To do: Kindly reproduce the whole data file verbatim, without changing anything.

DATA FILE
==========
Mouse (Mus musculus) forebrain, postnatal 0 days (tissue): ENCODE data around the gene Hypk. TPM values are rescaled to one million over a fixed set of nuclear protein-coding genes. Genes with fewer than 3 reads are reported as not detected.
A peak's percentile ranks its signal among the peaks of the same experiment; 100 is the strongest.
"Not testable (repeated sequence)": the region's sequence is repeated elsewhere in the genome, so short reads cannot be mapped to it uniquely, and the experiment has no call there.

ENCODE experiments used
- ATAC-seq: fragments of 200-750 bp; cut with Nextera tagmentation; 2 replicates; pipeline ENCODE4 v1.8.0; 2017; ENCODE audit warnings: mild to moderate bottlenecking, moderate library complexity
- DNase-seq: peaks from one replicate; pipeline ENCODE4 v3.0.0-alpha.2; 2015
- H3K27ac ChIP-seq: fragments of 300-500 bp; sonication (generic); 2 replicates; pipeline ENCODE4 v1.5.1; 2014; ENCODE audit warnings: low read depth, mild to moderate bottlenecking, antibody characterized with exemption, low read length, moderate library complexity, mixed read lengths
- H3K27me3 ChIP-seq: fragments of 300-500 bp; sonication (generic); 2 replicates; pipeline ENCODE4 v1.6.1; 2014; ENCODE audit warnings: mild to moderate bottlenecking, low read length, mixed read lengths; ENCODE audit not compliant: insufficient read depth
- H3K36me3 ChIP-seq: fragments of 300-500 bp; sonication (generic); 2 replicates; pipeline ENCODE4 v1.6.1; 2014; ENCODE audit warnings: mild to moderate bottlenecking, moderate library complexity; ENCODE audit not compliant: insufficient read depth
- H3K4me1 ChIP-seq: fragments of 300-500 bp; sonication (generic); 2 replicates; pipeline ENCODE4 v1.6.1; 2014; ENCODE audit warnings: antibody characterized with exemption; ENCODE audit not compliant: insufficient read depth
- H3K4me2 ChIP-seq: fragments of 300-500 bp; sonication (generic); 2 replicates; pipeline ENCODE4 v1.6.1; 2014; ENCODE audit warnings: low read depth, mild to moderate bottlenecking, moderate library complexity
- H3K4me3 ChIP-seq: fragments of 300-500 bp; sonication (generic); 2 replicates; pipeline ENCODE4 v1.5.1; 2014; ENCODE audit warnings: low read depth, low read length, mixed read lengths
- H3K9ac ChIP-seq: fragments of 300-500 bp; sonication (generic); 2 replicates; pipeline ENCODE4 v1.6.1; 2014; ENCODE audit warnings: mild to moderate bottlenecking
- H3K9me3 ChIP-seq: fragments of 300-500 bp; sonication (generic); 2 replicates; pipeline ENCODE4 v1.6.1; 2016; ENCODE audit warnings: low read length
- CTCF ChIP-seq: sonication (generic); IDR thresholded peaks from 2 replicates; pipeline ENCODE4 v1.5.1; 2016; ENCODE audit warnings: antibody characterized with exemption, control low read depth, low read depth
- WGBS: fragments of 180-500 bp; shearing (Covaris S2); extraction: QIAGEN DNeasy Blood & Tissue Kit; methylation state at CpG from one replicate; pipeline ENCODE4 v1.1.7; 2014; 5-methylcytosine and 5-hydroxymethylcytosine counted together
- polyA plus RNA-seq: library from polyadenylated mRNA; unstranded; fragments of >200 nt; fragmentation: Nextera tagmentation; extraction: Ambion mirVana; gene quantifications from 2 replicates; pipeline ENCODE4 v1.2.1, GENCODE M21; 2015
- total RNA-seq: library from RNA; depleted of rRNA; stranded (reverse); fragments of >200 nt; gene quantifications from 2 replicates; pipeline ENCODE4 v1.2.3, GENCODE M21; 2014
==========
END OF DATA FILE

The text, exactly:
Mouse (Mus musculus) forebrain, postnatal 0 days (tissue): ENCODE data around the gene Hypk. TPM values are rescaled to one million over a fixed set of nuclear protein-coding genes. Genes with fewer than 3 reads are reported as not detected.
A peak's percentile ranks its signal among the peaks of the same experiment; 100 is the strongest.
"Not testable (repeated sequence)": the region's sequence is repeated elsewhere in the genome, so short reads cannot be mapped to it uniquely, and the experiment has no call there.

ENCODE experiments used
- ATAC-seq: fragments of 200-750 bp; cut with Nextera tagmentation; 2 replicates; pipeline ENCODE4 v1.8.0; 2017; ENCODE audit warnings: mild to moderate bottlenecking, moderate library complexity
- DNase-seq: peaks from one replicate; pipeline ENCODE4 v3.0.0-alpha.2; 2015
- H3K27ac ChIP-seq: fragments of 300-500 bp; sonication (generic); 2 replicates; pipeline ENCODE4 v1.5.1; 2014; ENCODE audit warnings: low read depth, mild to moderate bottlenecking, antibody characterized with exemption, low read length, moderate library complexity, mixed read lengths
- H3K27me3 ChIP-seq: fragments of 300-500 bp; sonication (generic); 2 replicates; pipeline ENCODE4 v1.6.1; 2014; ENCODE audit warnings: mild to moderate bottlenecking, low read length, mixed read lengths; ENCODE audit not compliant: insufficient read depth
- H3K36me3 ChIP-seq: fragments of 300-500 bp; sonication (generic); 2 replicates; pipeline ENCODE4 v1.6.1; 2014; ENCODE audit warnings: mild to moderate bottlenecking, moderate library complexity; ENCODE audit not compliant: insufficient read depth
- H3K4me1 ChIP-seq: fragments of 300-500 bp; sonication (generic); 2 replicates; pipeline ENCODE4 v1.6.1; 2014; ENCODE audit warnings: antibody characterized with exemption; ENCODE audit not compliant: insufficient read depth
- H3K4me2 ChIP-seq: fragments of 300-500 bp; sonication (generic); 2 replicates; pipeline ENCODE4 v1.6.1; 2014; ENCODE audit warnings: low read depth, mild to moderate bottlenecking, moderate library complexity
- H3K4me3 ChIP-seq: fragments of 300-500 bp; sonication (generic); 2 replicates; pipeline ENCODE4 v1.5.1; 2014; ENCODE audit warnings: low read depth, low read length, mixed read lengths
- H3K9ac ChIP-seq: fragments of 300-500 bp; sonication (generic); 2 replicates; pipeline ENCODE4 v1.6.1; 2014; ENCODE audit warnings: mild to moderate bottlenecking
- H3K9me3 ChIP-seq: fragments of 300-500 bp; sonication (generic); 2 replicates; pipeline ENCODE4 v1.6.1; 2016; ENCODE audit warnings: low read length
- CTCF ChIP-seq: sonication (generic); IDR thresholded peaks from 2 replicates; pipeline ENCODE4 v1.5.1; 2016; ENCODE audit warnings: antibody characterized with exemption, control low read depth, low read depth
- WGBS: fragments of 180-500 bp; shearing (Covaris S2); extraction: QIAGEN DNeasy Blood & Tissue Kit; methylation state at CpG from one replicate; pipeline ENCODE4 v1.1.7; 2014; 5-methylcytosine and 5-hydroxymethylcytosine counted together
- polyA plus RNA-seq: library from polyadenylated mRNA; unstranded; fragments of >200 nt; fragmentation: Nextera tagmentation; extraction: Ambion mirVana; gene quantifications from 2 replicates; pipeline ENCODE4 v1.2.1, GENCODE M21; 2015
- total RNA-seq: library from RNA; depleted of rRNA; stranded (reverse); fragments of >200 nt; gene quantifications from 2 replicates; pipeline ENCODE4 v1.2.3, GENCODE M21; 2014